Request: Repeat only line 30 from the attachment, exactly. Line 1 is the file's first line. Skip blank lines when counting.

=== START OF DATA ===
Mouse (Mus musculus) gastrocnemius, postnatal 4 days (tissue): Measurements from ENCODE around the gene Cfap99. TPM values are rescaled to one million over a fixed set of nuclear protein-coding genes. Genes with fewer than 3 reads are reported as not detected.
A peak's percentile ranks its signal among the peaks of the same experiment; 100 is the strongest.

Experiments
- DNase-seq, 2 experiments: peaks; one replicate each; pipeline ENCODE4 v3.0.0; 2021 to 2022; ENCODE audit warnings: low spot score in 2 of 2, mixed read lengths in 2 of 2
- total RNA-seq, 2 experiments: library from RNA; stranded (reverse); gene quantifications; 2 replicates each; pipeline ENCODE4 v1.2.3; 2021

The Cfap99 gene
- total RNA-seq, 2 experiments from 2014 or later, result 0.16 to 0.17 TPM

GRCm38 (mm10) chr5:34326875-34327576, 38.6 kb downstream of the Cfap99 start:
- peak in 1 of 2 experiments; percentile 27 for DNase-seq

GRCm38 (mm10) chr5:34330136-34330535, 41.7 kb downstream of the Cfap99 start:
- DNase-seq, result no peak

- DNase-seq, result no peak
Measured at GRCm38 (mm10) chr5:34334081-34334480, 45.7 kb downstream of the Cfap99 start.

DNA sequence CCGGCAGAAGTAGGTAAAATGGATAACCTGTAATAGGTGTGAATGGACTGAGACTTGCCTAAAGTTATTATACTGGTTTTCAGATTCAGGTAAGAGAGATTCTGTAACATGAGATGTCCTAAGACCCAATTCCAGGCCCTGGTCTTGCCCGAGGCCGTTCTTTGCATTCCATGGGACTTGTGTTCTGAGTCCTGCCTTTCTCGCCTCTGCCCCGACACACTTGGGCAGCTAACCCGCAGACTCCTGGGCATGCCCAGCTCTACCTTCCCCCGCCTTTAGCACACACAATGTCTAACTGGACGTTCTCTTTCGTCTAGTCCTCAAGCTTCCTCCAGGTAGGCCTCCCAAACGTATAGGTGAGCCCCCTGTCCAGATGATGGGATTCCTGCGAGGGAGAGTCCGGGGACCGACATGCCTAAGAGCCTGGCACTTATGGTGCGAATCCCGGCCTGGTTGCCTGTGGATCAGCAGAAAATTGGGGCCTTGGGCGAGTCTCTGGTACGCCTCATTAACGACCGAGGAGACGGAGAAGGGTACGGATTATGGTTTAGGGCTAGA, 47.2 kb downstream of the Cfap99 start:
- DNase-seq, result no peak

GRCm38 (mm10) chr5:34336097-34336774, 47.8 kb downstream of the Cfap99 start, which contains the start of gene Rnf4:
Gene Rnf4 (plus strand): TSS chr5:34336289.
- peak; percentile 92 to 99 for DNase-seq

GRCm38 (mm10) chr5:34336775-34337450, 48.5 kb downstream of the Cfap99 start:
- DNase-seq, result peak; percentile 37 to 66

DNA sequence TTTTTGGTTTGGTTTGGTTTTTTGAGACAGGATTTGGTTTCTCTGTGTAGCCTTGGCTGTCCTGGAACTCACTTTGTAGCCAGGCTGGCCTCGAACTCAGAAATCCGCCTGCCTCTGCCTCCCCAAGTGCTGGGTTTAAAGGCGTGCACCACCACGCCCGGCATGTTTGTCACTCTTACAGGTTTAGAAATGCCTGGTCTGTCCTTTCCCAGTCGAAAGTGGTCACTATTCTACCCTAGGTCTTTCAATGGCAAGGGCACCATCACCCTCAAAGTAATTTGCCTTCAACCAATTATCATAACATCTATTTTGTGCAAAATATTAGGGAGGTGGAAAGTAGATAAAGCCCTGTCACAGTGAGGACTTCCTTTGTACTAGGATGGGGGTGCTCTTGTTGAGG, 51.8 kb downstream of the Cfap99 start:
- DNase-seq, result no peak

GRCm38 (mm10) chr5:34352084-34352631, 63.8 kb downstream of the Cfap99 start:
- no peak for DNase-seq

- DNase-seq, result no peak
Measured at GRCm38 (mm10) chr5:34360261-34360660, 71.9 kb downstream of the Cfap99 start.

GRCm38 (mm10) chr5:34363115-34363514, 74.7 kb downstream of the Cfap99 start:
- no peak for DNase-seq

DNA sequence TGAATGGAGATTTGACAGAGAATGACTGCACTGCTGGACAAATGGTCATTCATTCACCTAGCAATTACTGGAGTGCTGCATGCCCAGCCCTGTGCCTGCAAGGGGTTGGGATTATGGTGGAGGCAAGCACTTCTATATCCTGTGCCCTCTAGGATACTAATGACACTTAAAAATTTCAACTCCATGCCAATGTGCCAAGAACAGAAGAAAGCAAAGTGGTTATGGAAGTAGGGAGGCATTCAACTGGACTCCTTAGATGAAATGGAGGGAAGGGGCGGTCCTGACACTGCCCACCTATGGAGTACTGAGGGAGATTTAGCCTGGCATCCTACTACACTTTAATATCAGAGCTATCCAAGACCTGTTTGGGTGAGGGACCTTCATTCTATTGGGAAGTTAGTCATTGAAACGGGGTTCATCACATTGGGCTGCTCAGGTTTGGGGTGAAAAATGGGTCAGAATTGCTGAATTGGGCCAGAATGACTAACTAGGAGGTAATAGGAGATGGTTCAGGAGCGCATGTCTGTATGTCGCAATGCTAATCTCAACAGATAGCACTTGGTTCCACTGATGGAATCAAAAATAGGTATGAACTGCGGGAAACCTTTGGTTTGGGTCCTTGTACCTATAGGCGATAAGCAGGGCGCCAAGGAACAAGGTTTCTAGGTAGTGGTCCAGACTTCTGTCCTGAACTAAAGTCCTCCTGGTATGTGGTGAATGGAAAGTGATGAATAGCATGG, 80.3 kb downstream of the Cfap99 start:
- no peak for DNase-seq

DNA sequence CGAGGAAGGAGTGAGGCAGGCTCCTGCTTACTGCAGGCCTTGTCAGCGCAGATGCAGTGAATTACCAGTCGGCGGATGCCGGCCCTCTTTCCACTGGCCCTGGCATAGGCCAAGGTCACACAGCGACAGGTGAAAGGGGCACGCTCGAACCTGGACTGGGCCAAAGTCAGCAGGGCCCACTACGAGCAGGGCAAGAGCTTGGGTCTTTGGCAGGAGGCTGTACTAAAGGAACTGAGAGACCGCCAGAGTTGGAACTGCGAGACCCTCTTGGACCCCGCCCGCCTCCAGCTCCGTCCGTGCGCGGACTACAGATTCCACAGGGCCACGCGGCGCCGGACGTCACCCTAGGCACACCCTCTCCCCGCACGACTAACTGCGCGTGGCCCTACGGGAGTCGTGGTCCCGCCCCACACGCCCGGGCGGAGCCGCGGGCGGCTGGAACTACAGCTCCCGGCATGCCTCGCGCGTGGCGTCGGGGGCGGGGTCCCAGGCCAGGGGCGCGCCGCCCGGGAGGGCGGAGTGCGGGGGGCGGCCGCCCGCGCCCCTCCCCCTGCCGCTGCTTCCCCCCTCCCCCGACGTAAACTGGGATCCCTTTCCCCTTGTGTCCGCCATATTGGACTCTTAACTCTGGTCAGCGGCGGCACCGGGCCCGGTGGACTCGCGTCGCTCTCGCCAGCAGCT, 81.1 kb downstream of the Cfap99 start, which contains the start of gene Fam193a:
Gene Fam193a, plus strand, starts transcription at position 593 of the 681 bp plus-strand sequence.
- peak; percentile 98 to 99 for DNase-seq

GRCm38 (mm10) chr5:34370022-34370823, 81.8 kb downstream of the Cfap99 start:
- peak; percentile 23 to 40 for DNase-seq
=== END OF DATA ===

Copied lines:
- no peak for DNase-seq